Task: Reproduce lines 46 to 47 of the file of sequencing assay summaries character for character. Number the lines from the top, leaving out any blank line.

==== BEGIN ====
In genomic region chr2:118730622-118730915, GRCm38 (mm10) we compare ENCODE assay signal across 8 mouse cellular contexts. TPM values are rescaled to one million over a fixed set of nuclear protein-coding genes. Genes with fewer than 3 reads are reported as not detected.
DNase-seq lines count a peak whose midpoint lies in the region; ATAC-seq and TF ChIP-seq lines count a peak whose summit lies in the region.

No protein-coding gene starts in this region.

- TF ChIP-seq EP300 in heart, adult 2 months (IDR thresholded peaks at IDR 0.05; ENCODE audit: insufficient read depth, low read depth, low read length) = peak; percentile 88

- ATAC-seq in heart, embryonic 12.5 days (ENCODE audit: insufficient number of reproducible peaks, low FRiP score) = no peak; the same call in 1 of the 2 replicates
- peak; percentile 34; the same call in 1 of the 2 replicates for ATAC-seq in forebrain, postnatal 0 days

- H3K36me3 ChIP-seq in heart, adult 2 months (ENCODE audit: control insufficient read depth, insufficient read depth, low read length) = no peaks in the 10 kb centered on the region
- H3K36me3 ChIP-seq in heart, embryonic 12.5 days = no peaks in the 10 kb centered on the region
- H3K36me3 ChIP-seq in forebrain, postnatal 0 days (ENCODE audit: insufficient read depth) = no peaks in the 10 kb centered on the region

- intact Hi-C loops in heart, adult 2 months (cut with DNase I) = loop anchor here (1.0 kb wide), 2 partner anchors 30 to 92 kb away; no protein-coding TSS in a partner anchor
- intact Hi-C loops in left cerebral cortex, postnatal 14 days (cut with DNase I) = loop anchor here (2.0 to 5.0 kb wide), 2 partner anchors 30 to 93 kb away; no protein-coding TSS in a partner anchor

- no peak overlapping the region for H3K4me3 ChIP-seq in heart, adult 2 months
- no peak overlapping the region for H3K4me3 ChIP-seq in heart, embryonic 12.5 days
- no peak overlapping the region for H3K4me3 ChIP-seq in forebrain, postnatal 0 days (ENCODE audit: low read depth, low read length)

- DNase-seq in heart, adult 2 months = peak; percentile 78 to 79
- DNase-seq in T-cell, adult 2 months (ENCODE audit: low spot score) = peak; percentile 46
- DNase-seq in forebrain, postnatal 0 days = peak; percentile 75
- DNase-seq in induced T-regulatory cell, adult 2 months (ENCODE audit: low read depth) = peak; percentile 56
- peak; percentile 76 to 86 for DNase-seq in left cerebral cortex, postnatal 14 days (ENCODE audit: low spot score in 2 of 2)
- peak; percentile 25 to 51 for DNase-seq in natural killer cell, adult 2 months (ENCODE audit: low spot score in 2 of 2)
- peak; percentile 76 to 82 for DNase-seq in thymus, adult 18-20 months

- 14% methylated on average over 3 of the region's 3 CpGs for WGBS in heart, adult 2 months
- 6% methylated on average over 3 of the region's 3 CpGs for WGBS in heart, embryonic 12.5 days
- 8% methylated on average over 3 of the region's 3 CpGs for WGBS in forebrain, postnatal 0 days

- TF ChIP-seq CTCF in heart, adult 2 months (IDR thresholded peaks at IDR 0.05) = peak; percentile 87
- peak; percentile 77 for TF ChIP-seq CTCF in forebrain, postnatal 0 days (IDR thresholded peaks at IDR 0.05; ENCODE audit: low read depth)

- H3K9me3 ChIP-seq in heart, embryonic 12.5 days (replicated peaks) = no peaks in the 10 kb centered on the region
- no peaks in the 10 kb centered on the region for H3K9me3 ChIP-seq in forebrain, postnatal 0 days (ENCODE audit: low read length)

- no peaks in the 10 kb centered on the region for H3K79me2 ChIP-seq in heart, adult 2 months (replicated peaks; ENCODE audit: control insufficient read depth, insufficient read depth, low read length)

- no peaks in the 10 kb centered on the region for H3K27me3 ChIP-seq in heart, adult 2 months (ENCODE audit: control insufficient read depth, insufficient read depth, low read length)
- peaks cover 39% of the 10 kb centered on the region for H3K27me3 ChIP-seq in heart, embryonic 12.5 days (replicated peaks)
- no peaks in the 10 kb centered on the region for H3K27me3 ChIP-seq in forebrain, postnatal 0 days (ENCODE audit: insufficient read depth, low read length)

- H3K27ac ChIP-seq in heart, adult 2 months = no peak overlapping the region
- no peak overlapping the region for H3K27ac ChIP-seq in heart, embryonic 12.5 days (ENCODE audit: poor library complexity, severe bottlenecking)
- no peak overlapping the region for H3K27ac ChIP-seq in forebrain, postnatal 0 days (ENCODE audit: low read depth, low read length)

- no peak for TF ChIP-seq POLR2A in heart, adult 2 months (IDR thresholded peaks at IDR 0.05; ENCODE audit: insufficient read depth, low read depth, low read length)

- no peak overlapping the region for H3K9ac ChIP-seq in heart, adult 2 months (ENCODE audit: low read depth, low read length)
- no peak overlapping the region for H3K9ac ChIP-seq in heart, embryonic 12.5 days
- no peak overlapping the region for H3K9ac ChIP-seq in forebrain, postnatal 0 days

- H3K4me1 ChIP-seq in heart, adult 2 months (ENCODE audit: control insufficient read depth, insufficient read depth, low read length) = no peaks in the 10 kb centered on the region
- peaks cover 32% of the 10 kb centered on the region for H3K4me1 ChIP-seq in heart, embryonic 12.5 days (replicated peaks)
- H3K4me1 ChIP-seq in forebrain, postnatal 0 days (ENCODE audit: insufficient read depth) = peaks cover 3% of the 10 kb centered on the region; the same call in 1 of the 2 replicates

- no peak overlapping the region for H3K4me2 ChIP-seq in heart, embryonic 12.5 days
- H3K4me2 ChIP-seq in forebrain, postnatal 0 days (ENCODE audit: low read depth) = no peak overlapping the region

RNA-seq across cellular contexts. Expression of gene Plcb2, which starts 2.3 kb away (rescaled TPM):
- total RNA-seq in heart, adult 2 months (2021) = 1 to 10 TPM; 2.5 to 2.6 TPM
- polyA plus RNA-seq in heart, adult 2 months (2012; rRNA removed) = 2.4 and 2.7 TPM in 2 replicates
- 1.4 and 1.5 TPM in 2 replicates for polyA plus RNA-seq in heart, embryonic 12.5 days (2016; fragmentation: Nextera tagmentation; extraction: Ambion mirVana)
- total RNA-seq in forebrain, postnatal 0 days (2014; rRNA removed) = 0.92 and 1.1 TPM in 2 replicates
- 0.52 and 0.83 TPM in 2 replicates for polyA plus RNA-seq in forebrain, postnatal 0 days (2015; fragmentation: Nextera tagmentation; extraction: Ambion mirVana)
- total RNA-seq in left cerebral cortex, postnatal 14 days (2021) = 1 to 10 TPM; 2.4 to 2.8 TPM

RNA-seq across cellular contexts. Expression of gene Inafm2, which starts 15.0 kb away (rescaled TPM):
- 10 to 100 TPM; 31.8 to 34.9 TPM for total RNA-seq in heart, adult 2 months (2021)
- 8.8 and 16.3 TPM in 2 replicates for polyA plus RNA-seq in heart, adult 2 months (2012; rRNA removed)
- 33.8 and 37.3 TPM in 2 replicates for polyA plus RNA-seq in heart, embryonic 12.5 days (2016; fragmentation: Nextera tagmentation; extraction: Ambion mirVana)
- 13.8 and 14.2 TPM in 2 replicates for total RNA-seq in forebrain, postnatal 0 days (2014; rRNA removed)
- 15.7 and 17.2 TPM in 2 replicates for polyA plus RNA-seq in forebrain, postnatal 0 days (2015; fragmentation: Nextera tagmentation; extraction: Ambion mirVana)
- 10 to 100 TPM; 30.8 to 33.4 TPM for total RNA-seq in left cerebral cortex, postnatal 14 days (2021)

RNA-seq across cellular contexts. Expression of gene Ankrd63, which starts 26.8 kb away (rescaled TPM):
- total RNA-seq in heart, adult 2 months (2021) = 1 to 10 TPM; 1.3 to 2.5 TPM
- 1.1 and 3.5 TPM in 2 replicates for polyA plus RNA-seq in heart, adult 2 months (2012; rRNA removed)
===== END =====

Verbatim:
- total RNA-seq in heart, adult 2 months (2021) = 1 to 10 TPM; 2.5 to 2.6 TPM
- polyA plus RNA-seq in heart, adult 2 months (2012; rRNA removed) = 2.4 and 2.7 TPM in 2 replicates